It involves creating the initial home page and a “shell” for interior pages where content can be added later on. This process includes designing interactive forms, implementing payment getaways and confirming the CMS you will use. Here you will add in any custom coding too. Expect this to take up a significant amount of time depending on the level of complexity involved with the site.
Content Creation and SEO – Pay me ~15%
Once you have the main structure in place, it’s time to sort the content. By now you should have established if you are creating the content or if the client is sending elements such as text and images over themselves.
Keep in mind (and ensure the client is aware) that copy is designed to both drive engagement, and for search engine optimisation (SEO.) The style of writing is important and is something to certainly bill the client for. Content needs to be short, snappy and to the point, encouraging readers to both interact with it, and progress to other pages.
If pages require large chunks of information, it’s best to split it into manageable sections and supplement it with interesting visuals to keep them engaged. Identify search terms the client wants to rank for and check the text adheres to this. There are many SEO plugins and tools (such as Yoast) which you can use to easily check it’s optimised.
Beta Testing – Pay me ~15%
Once the design and functionality are complete, it needs to go through a beta testing stage. This is the initial test before it’s set live and promoted to the world.
The beta phase is important to iron out any errors and get feedback from the intended audience. It’s also the stage where you need to ensure proper functioning across multiple devices.
There are a number of sites and tools you can use to check how the site looks in the different mobile, tablet and desktop resolutions. The site needs to look and function as per the client’s specifications and ensure it matches their brief. Here you can see if there are any final amendments which need to be made following from feedback both from the audience and client.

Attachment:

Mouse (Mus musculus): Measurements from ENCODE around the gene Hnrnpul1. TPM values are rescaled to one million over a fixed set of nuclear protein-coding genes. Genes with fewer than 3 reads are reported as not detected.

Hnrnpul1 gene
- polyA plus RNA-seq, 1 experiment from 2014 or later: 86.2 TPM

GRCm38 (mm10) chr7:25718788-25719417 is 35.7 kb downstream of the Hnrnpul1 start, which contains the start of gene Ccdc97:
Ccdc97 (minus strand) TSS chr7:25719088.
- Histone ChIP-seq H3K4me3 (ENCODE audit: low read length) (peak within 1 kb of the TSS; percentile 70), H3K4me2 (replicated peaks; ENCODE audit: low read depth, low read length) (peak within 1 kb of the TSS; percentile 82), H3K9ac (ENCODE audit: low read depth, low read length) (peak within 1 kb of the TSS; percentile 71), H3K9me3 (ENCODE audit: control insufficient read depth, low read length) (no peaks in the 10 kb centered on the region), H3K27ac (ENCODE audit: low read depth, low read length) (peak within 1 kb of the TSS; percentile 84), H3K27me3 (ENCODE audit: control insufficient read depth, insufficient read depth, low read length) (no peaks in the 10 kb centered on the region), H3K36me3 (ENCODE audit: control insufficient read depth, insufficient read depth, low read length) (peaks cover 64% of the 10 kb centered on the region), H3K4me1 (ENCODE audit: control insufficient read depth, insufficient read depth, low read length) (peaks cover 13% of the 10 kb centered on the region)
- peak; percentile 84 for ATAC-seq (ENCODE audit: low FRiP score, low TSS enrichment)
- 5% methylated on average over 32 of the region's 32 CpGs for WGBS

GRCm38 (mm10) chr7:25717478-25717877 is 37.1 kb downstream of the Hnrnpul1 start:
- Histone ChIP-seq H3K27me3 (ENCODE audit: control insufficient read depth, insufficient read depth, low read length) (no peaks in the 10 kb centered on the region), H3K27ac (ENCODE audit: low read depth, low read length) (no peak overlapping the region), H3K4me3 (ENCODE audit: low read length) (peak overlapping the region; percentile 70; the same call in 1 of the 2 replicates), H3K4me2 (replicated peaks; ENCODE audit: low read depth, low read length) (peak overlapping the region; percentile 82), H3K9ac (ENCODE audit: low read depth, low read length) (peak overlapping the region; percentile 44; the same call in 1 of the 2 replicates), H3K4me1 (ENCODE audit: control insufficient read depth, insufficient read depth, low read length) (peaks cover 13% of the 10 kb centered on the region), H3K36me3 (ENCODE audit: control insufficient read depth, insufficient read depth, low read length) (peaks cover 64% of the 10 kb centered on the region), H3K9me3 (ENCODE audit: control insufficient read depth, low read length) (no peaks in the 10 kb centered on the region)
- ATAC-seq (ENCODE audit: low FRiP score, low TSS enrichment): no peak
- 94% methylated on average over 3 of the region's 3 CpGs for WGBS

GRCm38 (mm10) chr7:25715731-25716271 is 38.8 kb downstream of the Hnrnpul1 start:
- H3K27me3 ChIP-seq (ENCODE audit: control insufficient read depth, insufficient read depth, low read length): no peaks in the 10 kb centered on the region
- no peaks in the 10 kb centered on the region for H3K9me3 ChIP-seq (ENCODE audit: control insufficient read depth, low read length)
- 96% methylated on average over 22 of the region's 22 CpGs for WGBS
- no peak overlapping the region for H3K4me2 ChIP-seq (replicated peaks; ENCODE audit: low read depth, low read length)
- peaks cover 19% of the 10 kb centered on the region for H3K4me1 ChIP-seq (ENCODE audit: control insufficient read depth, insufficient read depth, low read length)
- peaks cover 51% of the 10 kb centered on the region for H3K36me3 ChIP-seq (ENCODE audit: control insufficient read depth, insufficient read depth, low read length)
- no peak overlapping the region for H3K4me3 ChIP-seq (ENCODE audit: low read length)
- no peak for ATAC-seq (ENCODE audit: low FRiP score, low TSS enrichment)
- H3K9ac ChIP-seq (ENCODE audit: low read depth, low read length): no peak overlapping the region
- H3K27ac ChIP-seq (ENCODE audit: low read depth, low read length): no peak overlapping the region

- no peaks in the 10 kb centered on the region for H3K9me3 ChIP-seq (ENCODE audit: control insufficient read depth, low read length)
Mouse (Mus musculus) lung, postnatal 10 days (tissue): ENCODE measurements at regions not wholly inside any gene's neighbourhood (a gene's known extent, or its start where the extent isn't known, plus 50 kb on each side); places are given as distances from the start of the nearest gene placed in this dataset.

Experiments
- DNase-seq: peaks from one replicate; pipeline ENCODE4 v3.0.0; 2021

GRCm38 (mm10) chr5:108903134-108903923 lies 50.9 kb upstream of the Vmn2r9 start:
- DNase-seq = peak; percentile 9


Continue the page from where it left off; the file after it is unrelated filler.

Launch – Pay me ~20%
Once the site has passed the beta testing and the client is happy, it’s time to launch the site. This is the final billing stage for the client and should be a quick and simple step.
Discuss with the client when they want to launch it and get set up for then. You will need to connect any domains, check the DNS records and CNAME’s and get the site up and running. If it’s a large and complex site it can take a little longer than a smaller site, so ensure you plan for this.
Always be prepared that there could be teething problems on launch and that the client might want feedback and amendments based on how the site is used and interacted with. There are always ways to analyse user testing, monitor analytics and refine the site, so it could be worth going on some sort of retainer contract for future updates for the client.
These are the basic stages you can bill a client for. Try and decide how long each step with take and come up with pricing based on this. You can charge a deposit upfront and then always let the client know if certain steps are going to end up costing more than initially quoted.